Attending my Owego Free Academy 50th class reunion last night, July 22, 2023, it was great to see and chat with so many former classmates. We were the 100th class to graduate from OFA, and the first class to graduate from the new high school building – such honors! Being asked to give the prayer at the reunion dinner last night, it was an honor to thank our Lord for all His many blessings – of friendships, places we’ve been, lives we’ve built, and to thank Him for the friends who have left this life much sooner than any of us would have liked. We were given a great informative tour yesterday afternoon at the high school by the young principal – how can he be principal looking like a kid barely out of school! A lot has changed in the intervening 50 years, with great programs in place to help the students achieve their best and prepare for their successful launch into society at large. Having moved 15 times by the time I was 15, attending five different schools, learning to make new friends at each school, I’ve held onto many treasured memories. With the reunion in mind, I just had to share this blog originally posted in 2013.
Oh, the childhood memories of places we’ve been and the friends we’ve made! Don’t you just love to visit with friends from long ago, remember childhood fun, and recall the good ol’ days when life was simpler? I suspect we all have precious memories tucked away, ready to be pulled out every so often. It’s a chance to gaze back in time, to smile anew on fun shared by all. But, I’m just as sure I’m not alone in having some memories that bring emotions to the surface, and tears to the eyes.
Twice a year as our children grew up, we’d visit back and forth with my childhood friend and her husband, Hugh. Kathy and I were friends in East Palmyra – in church, in class at the Christian school, and in playing at our homes. We continued our friendship via snail mail after my family moved away in 4th grade, just before I turned 10. It was a very painful and emotional move for me – away from farm life, away from the best friends I’d ever known to city life in Clifton, New Jersey where I was born, and where my dad’s parents and siblings’ families lived. It was an unwelcome change. I hated city life, was horribly homesick, and cried for weeks.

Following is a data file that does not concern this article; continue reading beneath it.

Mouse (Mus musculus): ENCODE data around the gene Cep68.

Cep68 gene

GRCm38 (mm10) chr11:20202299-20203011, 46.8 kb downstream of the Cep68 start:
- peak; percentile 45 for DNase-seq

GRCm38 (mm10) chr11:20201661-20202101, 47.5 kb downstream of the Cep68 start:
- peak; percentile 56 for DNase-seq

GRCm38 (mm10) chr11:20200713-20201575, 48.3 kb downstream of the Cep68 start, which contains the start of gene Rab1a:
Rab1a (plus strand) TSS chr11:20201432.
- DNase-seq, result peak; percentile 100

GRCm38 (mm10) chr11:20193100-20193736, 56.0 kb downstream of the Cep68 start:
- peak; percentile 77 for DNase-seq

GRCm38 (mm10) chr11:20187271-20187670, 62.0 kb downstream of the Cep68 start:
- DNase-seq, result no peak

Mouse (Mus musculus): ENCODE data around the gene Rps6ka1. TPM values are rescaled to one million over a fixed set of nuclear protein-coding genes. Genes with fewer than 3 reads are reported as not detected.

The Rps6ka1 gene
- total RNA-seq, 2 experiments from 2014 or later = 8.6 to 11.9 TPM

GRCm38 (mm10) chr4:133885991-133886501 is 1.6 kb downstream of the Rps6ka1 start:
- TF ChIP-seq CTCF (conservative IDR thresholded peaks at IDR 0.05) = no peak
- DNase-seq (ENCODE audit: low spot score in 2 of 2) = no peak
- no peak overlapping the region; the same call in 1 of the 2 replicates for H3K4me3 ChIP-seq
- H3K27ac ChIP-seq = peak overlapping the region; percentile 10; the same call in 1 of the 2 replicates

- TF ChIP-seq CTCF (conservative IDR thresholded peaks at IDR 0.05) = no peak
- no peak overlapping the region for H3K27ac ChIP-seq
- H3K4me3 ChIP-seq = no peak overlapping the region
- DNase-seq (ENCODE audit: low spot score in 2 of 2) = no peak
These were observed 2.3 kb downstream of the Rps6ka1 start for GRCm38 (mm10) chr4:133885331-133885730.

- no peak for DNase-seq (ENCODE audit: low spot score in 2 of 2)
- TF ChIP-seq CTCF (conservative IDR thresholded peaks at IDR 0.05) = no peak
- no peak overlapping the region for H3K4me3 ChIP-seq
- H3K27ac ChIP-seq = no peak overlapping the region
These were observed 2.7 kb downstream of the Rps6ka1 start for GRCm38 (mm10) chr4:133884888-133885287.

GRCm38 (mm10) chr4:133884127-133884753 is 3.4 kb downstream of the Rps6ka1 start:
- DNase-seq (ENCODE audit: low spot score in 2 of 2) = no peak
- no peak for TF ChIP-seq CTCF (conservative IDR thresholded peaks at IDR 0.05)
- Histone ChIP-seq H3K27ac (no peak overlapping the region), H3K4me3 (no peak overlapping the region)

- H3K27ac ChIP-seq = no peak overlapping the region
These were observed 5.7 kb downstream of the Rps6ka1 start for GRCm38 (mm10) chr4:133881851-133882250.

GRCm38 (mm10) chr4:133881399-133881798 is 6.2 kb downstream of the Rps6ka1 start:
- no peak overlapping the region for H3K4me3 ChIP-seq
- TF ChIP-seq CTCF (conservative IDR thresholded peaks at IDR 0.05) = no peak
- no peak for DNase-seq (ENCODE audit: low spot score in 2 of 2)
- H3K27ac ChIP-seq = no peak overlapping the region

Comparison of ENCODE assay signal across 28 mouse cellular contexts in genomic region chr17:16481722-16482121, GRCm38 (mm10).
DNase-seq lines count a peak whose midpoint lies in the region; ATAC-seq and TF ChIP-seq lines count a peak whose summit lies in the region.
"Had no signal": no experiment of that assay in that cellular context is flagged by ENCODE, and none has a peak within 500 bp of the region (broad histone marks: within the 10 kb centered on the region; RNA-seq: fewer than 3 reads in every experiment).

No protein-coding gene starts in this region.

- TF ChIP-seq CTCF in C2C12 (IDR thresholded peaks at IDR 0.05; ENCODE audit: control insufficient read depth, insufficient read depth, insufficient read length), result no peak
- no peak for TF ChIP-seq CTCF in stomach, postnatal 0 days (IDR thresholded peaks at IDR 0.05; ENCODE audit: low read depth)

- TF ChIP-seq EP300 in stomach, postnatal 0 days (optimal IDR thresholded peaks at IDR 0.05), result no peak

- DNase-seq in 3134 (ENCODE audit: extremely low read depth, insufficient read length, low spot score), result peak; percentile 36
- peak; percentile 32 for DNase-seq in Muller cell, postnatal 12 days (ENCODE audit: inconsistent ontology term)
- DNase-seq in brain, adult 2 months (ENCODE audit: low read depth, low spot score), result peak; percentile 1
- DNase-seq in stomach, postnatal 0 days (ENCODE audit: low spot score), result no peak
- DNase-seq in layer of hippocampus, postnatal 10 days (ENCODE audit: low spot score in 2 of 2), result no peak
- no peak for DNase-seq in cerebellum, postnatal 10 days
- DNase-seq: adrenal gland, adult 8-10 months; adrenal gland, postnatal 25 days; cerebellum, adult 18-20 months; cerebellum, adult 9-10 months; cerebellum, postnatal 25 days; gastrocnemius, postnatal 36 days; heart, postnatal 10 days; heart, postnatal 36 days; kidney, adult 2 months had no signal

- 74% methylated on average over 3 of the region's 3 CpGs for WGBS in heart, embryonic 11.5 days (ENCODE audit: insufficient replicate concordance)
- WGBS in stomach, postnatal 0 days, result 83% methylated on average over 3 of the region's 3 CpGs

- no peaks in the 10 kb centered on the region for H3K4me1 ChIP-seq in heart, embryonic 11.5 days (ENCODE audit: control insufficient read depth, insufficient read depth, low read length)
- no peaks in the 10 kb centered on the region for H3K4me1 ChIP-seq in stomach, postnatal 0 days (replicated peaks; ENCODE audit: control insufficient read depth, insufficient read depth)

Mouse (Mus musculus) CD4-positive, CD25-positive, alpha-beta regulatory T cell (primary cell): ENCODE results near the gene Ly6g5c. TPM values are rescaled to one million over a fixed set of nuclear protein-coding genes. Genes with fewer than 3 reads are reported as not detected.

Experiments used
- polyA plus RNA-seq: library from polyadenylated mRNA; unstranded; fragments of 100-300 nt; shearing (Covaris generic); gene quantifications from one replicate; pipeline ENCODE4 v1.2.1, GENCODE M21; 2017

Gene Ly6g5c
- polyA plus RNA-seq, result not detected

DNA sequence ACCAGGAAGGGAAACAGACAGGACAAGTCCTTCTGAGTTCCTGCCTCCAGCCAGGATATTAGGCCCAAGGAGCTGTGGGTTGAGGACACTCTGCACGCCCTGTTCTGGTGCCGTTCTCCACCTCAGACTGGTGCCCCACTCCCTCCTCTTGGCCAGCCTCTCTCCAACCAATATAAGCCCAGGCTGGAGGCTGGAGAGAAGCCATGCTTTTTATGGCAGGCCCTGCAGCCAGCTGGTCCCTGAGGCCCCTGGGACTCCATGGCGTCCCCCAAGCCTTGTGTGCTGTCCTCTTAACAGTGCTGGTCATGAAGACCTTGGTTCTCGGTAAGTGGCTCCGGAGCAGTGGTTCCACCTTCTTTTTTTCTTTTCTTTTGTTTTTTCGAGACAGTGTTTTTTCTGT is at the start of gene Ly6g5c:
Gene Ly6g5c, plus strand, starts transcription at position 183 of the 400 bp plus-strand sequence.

But life got better as I let go of childhood pain and released the sadness. Though there were difficult times and events in Clifton, I now find many good memories to replay in my mind’s eye. It was an era when my sister and I could walk or bike everywhere without fear. And then there was the time we biked from our eastern side of Clifton to where our grandparents lived all the way on the other side. When my grandmother opened the door to our knock, trust me, she was not pleased… because no one knew where we were! Still, with the used bikes my grandfather gave us, we felt so rich! I also treasure memories of fishing with my dad in northern Jersey lakes, and of spending time with my grandparents. My grandmother was a former professional seamstress who taught me to sew clothes and quilts – and to rip it out if it wasn’t right and sew it over again, more than once as I recall! This little Dutch immigrant had an unspoken life motto – “If it’s worth doing, it’s worth doing right!” How I miss her greeting us at the door with a hug and always sweetly saying, “Hello Dear!” in her soft Dutch accent.
Admittedly, my favorite memories are those of my childhood on the farms, and the fun my sister and I had back when there was no technology to ruin what games our little minds could conjure up. My earliest memories, though, begin after we moved back from Delta Junction, Alaska. My dad had a foreign assignment in the Army, stationed at Fort Greely before Alaskan statehood. He wanted to homestead, but my Mom wasn’t keen on the idea, so back to New Jersey we went. I’ve often wished I’d been old enough to remember the trip and the beautiful sights down the Al-Can Highway back to the States; but, then again, as I heard about the road without guardrails next to steep cliffs, of an old car with a steering wheel that caught at the most inopportune times (like coming around a curve and heading straight for a cliff when, at the last moment, the steering engaged again for my Mom, preventing us from plummeting off the cliff), maybe I’m glad I wasn’t old enough to remember that trip. Dad got rid of that car as soon as they got into Washington state, and they took a train east to Newark, NJ where my grandparents brought us back to their home.